In this episode, we’re introduced to a trio of antagonists and possible suspects for the copycat of the Krays: Cazanove, who is revealed to be a dirty cop; Steven Dukes (Andrew Tiernan), a thuggish organized crime boss; and Jack Cheshire (Steve Nicholson), a mysterious member of the criminal organization who offers Chandler tips in solving the mystery. That these are bad guys doing bad things is clear. What is not clear is what role, if any, the three play in the crimes. That these characters’ roles and motives are unclear in the first episode is fine for a mystery. But that these motives and roles still nebulous at the end of this season is a problem. The introduction of these characters, both through writing and performances, does nothing to make them compelling or distinctive to the audience. Indeed, this episode suggests that a conspiracy may be behind the copycat of the Krays. Conspiracies usually don’t make compelling antagonists. They’re less immediate and human than individual villains.

Edward Buchan, the ripperologist from the first season, reappears here. The writers have expanded his backstory to make him a historian of crime in general, not just of Jack the Ripper. His role is similar to the one he played in the first season. He makes observations and predictions that turn out to be accurate but are doubted by the police officers. Pemberton’s performance of Buchan as both astute and petulant proves a highlight to the season.

Initially, Miles ignores Buchan, and Chandler can’t decide whether to heed his information. It seems that Buchan’s relationship with the police officers has shown little growth since his introduction in the first season. However, in a nice surprise, Miles reveals that he actually knows that Buchan is right but is only pretending not to believe him because of Miles’s personal connection to the Krays. This connection, which will be explored over the season, proves the strongest part of the mystery, as it arises from the exploration of characters.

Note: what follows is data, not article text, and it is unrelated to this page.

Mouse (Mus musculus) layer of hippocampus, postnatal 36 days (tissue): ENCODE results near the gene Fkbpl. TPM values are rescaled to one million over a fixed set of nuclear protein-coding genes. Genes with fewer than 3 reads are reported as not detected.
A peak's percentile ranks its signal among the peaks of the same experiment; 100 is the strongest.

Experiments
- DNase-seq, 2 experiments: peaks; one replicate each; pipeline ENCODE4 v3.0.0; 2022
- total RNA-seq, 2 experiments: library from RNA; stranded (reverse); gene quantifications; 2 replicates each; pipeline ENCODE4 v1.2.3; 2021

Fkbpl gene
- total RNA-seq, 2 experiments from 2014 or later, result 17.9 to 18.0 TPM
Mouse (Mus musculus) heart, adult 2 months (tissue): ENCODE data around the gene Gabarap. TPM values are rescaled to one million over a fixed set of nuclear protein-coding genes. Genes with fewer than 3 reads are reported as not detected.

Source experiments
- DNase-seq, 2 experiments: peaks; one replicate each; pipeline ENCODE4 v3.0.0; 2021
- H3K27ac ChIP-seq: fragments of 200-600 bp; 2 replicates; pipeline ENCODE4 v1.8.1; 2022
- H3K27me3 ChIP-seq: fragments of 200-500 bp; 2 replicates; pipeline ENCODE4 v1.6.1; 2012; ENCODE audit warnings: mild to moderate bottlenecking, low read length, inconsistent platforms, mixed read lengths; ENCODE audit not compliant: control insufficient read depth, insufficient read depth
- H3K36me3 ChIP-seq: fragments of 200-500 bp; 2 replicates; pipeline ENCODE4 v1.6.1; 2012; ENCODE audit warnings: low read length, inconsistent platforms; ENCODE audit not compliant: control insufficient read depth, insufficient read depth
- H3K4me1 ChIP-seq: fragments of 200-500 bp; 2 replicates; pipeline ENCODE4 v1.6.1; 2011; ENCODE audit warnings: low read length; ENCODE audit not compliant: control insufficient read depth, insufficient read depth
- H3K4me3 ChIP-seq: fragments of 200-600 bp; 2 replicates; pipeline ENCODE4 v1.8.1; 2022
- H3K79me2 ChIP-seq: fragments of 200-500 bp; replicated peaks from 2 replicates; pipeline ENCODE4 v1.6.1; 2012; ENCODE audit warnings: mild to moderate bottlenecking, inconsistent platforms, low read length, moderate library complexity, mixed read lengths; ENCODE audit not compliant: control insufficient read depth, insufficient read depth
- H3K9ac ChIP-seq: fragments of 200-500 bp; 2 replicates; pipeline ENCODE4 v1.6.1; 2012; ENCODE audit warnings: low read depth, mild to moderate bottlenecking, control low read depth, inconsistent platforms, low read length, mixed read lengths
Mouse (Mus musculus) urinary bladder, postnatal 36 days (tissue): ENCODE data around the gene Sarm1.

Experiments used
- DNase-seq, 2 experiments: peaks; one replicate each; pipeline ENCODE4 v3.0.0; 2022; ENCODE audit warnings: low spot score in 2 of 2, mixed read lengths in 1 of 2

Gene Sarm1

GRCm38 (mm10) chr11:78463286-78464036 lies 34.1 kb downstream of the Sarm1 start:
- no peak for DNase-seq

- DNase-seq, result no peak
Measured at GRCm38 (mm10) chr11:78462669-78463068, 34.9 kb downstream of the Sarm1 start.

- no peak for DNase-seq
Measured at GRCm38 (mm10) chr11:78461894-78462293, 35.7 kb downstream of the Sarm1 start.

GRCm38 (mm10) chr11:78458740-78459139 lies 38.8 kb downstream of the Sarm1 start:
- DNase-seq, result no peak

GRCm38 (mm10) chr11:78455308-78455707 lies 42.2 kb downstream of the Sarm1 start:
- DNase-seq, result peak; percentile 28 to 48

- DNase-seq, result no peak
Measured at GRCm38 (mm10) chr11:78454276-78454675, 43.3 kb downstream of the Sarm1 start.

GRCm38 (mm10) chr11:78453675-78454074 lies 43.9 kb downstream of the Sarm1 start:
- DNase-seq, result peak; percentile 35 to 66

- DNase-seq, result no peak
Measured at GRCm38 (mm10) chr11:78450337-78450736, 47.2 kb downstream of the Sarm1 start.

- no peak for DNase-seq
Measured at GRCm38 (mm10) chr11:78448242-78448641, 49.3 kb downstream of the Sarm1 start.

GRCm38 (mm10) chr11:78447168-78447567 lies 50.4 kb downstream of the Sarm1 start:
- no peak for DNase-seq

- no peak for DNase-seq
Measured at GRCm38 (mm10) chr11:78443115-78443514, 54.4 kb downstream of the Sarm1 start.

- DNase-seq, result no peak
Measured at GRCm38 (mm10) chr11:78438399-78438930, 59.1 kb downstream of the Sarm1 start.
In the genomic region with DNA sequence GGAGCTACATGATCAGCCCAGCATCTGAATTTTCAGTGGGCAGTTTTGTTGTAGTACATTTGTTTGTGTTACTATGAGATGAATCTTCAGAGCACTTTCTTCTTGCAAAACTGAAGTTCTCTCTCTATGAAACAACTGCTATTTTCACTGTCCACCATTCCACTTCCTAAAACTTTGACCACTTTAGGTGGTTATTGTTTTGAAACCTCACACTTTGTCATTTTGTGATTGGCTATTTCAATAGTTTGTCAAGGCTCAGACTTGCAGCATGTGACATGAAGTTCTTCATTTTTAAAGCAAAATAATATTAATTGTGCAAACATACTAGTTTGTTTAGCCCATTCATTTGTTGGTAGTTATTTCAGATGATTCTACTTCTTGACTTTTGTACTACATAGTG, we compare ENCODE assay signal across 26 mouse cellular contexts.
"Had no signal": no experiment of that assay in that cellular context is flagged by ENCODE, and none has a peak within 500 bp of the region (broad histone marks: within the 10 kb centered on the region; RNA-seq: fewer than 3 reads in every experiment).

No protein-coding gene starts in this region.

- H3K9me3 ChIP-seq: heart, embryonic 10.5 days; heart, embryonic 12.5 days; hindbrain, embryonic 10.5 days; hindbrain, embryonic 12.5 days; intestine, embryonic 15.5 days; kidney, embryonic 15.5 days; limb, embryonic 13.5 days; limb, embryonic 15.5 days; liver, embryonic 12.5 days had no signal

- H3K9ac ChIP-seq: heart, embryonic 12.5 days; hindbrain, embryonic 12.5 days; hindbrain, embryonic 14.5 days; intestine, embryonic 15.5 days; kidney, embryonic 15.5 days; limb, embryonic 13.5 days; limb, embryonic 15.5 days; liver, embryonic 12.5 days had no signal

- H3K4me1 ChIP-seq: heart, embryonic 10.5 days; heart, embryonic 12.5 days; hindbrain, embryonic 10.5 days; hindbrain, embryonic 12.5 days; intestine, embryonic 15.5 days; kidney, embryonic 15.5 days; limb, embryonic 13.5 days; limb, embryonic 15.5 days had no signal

DC McCormack, Dr. Caroline Llewlyn, and PC (formerly DC) Leo Fitzgerald also return from the first season. Added to the cast is Ben Bishop as Finley Mansell. In this episode, Mansell does little to distinguish himself as a character. After Kent’s maiming, Chandler offers his officers the opportunity to excuse themselves from the case. Only McCormack, Miles, and Mansell agree to keep investigating. McCormack and Miles, at least, know Kent and seem to have a reason for continuing in the dangerous investigation. Mansell is new to the station and his motive for continuing, when the other (unnamed) officers who presumably have been there longer don’t, is unclear. Mansell isn’t even given enough development to be a generic new guy, showing no neophytism; he’s more like part of the scenery.

In all, this episode features too much: too many new characters, too many crimes, too many leads, too many suspects, too many theories. It’s all just too much for us to care about anything.